Lessons Learned While Overdoing It #1: Perseverance

For some people, hiking 12 miles whilst carrying approximately 75 lbs (Is that an exaggeration? I’m not sure.) on your back is not difficult. I know this, because a few of you passed us on the trail last weekend. You were cordial and saved for later any eye-rolling or disparaging comments about our slow progress at the end there. And my sister and I appreciate that.

During the four mile span from Chapel Beach to Coves Campsite, I asked myself a number of times why, exactly, I had decided on 12 miles for our first big day on the Pictured Rocks trail. After all, neither of us is in stellar shape. I hadn’t been hiking in probably ten years. My job entails sitting, reading, typing, and, very occasionally, talking out loud. My sister also sits a lot in her job, though she has certainly been to the gym more recently than me. Still, why 12 miles?

I kept coming back to the inevitable: we had to end our hike where we began it because we didn’t have anyone picking us up. We had to get back to the parking lot at Miner’s Beach. So in order to make the 7+ hours drive to Pictured Rocks from Lansing (via Elk Rapids) worth it, we had to camp more than just one or two nights. And so we needed to get as far away from the car as possible that first day so we could make our way back at a more reasonable pace. This makes sense, right? Right?

In my infinite wisdom, I figured that doing 12 miles the first day, rather than leaving the big hike for the last day, would be smarter. We’d be more energetic, fresher, more excited about hiking. Also, we would be without injury, pains, blisters, bug bites, etc. that might slow us down near the end of the hike.

So it was that I found myself trudging (it can’t really be called walking at that point) through the hardest terrain of the entire hike, glancing about now and then for a clearing we might collapse in should we fail to reach the campsite before sunset (or before one of us expired). During these four miles, which felt to both of us like far more than four miles and I’m simply trusting that the National Park Service isn’t lying outright to us all about the distances between sites, I had a little talk with God.

Now, I’m of the belief, first of all, that there is a God, that he can and does hear prayer, and that he is all-powerful. I reasoned with myself that God could, if he so desired, physically move the Coves campsite so that it was closer. He could make it appear around the next bend or up the next cursed flight of “stairs.” (Is it just me, or is it way easier to climb those inclines without the aid of stairs?) However, if some other person was hiking toward Coves from the east, and if that person was praying that God would move the Coves campsite closer to them, who would God answer?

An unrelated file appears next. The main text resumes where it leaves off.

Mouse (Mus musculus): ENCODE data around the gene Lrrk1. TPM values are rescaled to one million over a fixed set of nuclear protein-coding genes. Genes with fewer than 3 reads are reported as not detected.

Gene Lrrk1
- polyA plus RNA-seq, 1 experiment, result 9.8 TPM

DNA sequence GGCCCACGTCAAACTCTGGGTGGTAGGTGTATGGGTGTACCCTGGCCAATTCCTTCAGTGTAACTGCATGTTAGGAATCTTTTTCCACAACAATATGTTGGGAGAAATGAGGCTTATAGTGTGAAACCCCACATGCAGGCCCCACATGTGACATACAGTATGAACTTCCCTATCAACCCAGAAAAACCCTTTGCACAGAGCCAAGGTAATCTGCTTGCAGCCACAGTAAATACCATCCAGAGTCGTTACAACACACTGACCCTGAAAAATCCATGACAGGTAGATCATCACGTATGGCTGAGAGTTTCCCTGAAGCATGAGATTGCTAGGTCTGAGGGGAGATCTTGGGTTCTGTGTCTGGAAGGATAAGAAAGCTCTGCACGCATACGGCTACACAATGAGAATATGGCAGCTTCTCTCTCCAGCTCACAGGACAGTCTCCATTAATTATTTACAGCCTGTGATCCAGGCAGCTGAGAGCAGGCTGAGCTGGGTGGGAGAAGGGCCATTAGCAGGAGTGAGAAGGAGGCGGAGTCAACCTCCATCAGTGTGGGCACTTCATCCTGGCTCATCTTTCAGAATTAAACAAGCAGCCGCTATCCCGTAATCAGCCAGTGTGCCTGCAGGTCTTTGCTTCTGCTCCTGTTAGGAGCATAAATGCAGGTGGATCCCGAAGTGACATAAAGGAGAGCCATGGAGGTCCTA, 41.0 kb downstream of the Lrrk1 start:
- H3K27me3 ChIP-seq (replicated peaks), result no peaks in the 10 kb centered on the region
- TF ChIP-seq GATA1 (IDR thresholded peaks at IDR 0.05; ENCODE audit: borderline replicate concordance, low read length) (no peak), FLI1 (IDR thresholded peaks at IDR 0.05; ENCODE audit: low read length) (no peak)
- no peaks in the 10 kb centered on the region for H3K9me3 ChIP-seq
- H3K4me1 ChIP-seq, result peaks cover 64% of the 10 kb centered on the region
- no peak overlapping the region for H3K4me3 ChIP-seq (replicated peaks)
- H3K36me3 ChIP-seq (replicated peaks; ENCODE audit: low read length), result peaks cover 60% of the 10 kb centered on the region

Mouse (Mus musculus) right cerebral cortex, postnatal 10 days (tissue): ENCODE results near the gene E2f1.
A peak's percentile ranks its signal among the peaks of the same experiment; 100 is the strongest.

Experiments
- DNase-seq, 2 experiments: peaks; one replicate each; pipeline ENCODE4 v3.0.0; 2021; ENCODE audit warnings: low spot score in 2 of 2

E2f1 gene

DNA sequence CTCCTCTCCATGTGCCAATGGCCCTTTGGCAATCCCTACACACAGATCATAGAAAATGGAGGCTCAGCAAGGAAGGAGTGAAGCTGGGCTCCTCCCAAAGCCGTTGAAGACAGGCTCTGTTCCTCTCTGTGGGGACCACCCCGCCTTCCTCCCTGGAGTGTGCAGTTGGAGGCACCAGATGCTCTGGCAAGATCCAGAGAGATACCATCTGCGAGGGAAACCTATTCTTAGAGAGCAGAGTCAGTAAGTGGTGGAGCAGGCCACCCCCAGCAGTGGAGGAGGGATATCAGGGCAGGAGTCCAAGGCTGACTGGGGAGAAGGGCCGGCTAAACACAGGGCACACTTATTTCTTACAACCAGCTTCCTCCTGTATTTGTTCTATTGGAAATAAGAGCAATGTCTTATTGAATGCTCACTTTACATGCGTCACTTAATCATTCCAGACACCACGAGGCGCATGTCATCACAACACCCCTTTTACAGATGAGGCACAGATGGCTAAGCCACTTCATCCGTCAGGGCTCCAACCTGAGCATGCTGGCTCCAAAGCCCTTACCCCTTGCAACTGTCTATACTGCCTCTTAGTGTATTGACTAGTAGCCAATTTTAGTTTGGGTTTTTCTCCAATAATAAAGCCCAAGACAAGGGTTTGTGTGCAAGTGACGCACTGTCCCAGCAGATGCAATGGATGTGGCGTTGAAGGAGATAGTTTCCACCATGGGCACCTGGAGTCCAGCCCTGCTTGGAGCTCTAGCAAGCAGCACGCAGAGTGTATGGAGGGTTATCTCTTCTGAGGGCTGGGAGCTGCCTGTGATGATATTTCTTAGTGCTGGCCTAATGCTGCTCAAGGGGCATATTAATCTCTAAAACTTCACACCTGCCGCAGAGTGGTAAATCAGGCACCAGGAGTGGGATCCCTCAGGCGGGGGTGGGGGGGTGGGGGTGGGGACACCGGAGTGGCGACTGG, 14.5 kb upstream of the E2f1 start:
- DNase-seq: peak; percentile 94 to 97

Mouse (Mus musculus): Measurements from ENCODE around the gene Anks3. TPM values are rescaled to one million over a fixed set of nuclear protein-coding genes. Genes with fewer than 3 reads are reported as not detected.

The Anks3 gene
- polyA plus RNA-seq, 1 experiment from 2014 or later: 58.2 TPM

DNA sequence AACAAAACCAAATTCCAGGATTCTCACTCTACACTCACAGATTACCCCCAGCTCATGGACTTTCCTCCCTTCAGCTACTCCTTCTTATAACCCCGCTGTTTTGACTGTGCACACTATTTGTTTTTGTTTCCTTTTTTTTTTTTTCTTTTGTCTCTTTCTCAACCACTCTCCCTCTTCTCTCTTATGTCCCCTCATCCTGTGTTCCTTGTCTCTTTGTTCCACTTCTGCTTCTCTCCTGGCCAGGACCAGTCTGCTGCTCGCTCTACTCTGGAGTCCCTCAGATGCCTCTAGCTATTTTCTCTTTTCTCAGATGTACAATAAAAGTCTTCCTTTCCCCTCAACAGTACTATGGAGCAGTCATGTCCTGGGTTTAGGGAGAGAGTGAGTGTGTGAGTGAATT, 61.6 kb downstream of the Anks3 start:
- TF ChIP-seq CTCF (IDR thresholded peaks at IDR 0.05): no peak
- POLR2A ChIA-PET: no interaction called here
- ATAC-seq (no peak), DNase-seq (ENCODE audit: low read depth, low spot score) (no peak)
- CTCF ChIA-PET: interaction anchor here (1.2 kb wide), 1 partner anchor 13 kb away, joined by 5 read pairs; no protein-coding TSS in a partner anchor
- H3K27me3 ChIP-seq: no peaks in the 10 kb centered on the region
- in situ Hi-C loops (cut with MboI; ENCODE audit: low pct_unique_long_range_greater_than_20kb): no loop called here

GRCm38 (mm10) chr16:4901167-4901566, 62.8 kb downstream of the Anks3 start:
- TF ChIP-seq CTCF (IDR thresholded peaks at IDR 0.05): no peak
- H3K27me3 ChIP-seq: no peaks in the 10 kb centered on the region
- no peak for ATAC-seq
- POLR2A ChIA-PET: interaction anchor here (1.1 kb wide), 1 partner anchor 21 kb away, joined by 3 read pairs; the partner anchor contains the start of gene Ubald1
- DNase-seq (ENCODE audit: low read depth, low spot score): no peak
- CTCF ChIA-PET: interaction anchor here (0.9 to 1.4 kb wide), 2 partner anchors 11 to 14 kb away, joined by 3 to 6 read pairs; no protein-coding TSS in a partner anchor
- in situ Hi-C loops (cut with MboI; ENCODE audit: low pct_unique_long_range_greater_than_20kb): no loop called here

God could move the Coves campsite, but I knew that he wouldn’t. What purpose would it serve? Nothing but my own comfort. And I don’t think that God is particularly interested in my own personal comfort. I know he is loving, but so is my father, and I can tell you there were times when Dad wasn’t terribly interested in my own personal comfort. (For instance, I would have been comfortable with a later curfew but I think he disagreed.)

So, I knew that, despite his love for me, God would not move the campsite. What then, might I say to God as I stumbled over roots and leaned away from the edges of sandy cliffs?  Between my heavy breaths and occasional grunts I asked for endurance. I asked for the strength to make it as far as I knew I had to go that night. I asked that my sister, whose hip and heel were obviously in pain, would not be injured and would feel well enough the next day to hike again. I asked that he help us keep pace to make it there before dark.

You see, there are many struggles we cannot escape in life. God does not promise us a life of happiness and comfort. We do not deserve a certain level of prosperity simply because we are on this planet. We are not entitled to a certain level of education. We were not all born for great things. Most of us are just normal. Some of us will have health problems. Some of us will have trouble finding work. Some of us will do worse than our parents. Some of us will fail. But God doesn’t move the goals closer to us simply because we are weak and tired and in pain.

My husband and I recently had to explain to our four-year-old son that we will not let him win games simply because he wants to. We’ve been playing Sorry!, a game that is almost entirely determined by chance rather than skill or wit, and when the boy finally lost his first game, there were lots of tears. We had to explain to him that when people let you win, either by letting you cheat or making the game easier somehow, it doesn’t feel as good as you think it will. Winning because someone feels sorry for you is no victory.

In the same way, God does not make the game easier. He doesn’t move the campsite. But, if we ask, he may help us become a more graceful loser. He may give us the mental push we need to push through the pain and make it to Coves after all. We don’t grow when the bar is lowered. We grow when there’s no choice but to reach the goal as it stands.

We did reach Coves campsite before sunset. We pitched our tent, lurched down to Lake Superior to filter water, ate up some of the weight from our packs, and went to sleep. And the next day, though we were both very stiff, we started out. And you know, once you start walking again, you find that you really can do it. Your muscles stretch back out, your joints aren’t so angry with you anymore, and you can finally enjoy the scenery that you were silently cursing the night before. You can even laugh at the “stairs” which you must now traverse a second time.

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